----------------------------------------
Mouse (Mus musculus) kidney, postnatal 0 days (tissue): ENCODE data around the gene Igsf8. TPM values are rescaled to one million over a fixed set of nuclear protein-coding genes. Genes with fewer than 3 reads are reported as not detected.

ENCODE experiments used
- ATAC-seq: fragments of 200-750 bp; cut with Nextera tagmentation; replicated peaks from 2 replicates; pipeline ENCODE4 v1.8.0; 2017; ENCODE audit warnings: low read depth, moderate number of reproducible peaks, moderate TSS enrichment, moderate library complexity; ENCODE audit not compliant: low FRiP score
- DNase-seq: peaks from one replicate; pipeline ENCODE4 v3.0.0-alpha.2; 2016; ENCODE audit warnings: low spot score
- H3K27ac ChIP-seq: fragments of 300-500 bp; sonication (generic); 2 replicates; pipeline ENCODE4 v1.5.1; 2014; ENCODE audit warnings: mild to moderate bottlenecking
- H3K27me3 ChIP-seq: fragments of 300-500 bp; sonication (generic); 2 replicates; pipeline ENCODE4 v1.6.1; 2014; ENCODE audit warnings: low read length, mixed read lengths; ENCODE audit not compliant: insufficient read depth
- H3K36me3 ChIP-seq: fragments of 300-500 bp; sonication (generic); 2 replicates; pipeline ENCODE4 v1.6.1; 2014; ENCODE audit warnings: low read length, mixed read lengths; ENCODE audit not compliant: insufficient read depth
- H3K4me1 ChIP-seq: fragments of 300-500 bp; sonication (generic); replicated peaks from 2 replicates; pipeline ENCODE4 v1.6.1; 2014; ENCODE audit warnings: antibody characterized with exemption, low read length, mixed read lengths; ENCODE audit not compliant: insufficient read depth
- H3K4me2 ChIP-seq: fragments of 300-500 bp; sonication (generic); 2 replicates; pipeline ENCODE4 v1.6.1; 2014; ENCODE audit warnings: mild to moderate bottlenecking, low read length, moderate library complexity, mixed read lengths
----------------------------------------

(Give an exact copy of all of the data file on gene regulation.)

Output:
Mouse (Mus musculus) kidney, postnatal 0 days (tissue): ENCODE data around the gene Igsf8. TPM values are rescaled to one million over a fixed set of nuclear protein-coding genes. Genes with fewer than 3 reads are reported as not detected.

ENCODE experiments used
- ATAC-seq: fragments of 200-750 bp; cut with Nextera tagmentation; replicated peaks from 2 replicates; pipeline ENCODE4 v1.8.0; 2017; ENCODE audit warnings: low read depth, moderate number of reproducible peaks, moderate TSS enrichment, moderate library complexity; ENCODE audit not compliant: low FRiP score
- DNase-seq: peaks from one replicate; pipeline ENCODE4 v3.0.0-alpha.2; 2016; ENCODE audit warnings: low spot score
- H3K27ac ChIP-seq: fragments of 300-500 bp; sonication (generic); 2 replicates; pipeline ENCODE4 v1.5.1; 2014; ENCODE audit warnings: mild to moderate bottlenecking
- H3K27me3 ChIP-seq: fragments of 300-500 bp; sonication (generic); 2 replicates; pipeline ENCODE4 v1.6.1; 2014; ENCODE audit warnings: low read length, mixed read lengths; ENCODE audit not compliant: insufficient read depth
- H3K36me3 ChIP-seq: fragments of 300-500 bp; sonication (generic); 2 replicates; pipeline ENCODE4 v1.6.1; 2014; ENCODE audit warnings: low read length, mixed read lengths; ENCODE audit not compliant: insufficient read depth
- H3K4me1 ChIP-seq: fragments of 300-500 bp; sonication (generic); replicated peaks from 2 replicates; pipeline ENCODE4 v1.6.1; 2014; ENCODE audit warnings: antibody characterized with exemption, low read length, mixed read lengths; ENCODE audit not compliant: insufficient read depth
- H3K4me2 ChIP-seq: fragments of 300-500 bp; sonication (generic); 2 replicates; pipeline ENCODE4 v1.6.1; 2014; ENCODE audit warnings: mild to moderate bottlenecking, low read length, moderate library complexity, mixed read lengths